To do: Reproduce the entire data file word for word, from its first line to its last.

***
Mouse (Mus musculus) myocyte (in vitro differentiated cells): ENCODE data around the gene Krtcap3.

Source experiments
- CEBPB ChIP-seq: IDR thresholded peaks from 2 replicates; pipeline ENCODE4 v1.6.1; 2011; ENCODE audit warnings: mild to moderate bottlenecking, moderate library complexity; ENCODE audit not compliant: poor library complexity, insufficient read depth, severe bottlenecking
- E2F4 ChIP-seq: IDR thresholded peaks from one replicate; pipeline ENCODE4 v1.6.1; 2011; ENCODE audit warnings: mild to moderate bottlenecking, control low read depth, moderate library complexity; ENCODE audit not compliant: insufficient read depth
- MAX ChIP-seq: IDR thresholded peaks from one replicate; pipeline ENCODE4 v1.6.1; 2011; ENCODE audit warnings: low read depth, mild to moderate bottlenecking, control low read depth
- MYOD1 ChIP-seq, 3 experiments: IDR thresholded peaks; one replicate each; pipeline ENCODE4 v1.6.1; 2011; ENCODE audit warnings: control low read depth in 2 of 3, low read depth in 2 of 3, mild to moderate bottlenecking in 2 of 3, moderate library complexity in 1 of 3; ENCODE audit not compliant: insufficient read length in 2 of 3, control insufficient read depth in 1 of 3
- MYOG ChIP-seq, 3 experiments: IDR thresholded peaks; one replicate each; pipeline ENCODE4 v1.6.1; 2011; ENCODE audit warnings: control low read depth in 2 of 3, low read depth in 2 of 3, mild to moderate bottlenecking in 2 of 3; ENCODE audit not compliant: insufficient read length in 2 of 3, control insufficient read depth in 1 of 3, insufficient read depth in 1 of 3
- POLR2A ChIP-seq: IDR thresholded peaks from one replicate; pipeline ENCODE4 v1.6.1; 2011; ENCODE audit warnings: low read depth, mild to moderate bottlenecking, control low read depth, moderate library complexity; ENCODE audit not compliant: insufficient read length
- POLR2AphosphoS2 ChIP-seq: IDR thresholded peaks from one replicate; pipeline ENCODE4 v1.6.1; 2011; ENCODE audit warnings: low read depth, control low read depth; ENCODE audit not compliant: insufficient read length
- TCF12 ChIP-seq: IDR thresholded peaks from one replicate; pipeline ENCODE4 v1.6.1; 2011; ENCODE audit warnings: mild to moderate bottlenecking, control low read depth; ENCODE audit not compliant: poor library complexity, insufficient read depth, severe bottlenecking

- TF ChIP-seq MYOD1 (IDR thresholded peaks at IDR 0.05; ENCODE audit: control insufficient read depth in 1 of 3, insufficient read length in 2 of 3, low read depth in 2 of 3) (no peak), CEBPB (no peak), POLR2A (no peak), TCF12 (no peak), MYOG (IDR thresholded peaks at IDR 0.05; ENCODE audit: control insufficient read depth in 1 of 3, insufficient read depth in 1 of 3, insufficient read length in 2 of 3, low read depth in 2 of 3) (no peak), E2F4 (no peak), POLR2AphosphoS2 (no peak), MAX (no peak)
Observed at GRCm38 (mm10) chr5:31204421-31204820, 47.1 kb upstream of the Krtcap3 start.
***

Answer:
Mouse (Mus musculus) myocyte (in vitro differentiated cells): ENCODE data around the gene Krtcap3.

Source experiments
- CEBPB ChIP-seq: IDR thresholded peaks from 2 replicates; pipeline ENCODE4 v1.6.1; 2011; ENCODE audit warnings: mild to moderate bottlenecking, moderate library complexity; ENCODE audit not compliant: poor library complexity, insufficient read depth, severe bottlenecking
- E2F4 ChIP-seq: IDR thresholded peaks from one replicate; pipeline ENCODE4 v1.6.1; 2011; ENCODE audit warnings: mild to moderate bottlenecking, control low read depth, moderate library complexity; ENCODE audit not compliant: insufficient read depth
- MAX ChIP-seq: IDR thresholded peaks from one replicate; pipeline ENCODE4 v1.6.1; 2011; ENCODE audit warnings: low read depth, mild to moderate bottlenecking, control low read depth
- MYOD1 ChIP-seq, 3 experiments: IDR thresholded peaks; one replicate each; pipeline ENCODE4 v1.6.1; 2011; ENCODE audit warnings: control low read depth in 2 of 3, low read depth in 2 of 3, mild to moderate bottlenecking in 2 of 3, moderate library complexity in 1 of 3; ENCODE audit not compliant: insufficient read length in 2 of 3, control insufficient read depth in 1 of 3
- MYOG ChIP-seq, 3 experiments: IDR thresholded peaks; one replicate each; pipeline ENCODE4 v1.6.1; 2011; ENCODE audit warnings: control low read depth in 2 of 3, low read depth in 2 of 3, mild to moderate bottlenecking in 2 of 3; ENCODE audit not compliant: insufficient read length in 2 of 3, control insufficient read depth in 1 of 3, insufficient read depth in 1 of 3
- POLR2A ChIP-seq: IDR thresholded peaks from one replicate; pipeline ENCODE4 v1.6.1; 2011; ENCODE audit warnings: low read depth, mild to moderate bottlenecking, control low read depth, moderate library complexity; ENCODE audit not compliant: insufficient read length
- POLR2AphosphoS2 ChIP-seq: IDR thresholded peaks from one replicate; pipeline ENCODE4 v1.6.1; 2011; ENCODE audit warnings: low read depth, control low read depth; ENCODE audit not compliant: insufficient read length
- TCF12 ChIP-seq: IDR thresholded peaks from one replicate; pipeline ENCODE4 v1.6.1; 2011; ENCODE audit warnings: mild to moderate bottlenecking, control low read depth; ENCODE audit not compliant: poor library complexity, insufficient read depth, severe bottlenecking

- TF ChIP-seq MYOD1 (IDR thresholded peaks at IDR 0.05; ENCODE audit: control insufficient read depth in 1 of 3, insufficient read length in 2 of 3, low read depth in 2 of 3) (no peak), CEBPB (no peak), POLR2A (no peak), TCF12 (no peak), MYOG (IDR thresholded peaks at IDR 0.05; ENCODE audit: control insufficient read depth in 1 of 3, insufficient read depth in 1 of 3, insufficient read length in 2 of 3, low read depth in 2 of 3) (no peak), E2F4 (no peak), POLR2AphosphoS2 (no peak), MAX (no peak)
Observed at GRCm38 (mm10) chr5:31204421-31204820, 47.1 kb upstream of the Krtcap3 start.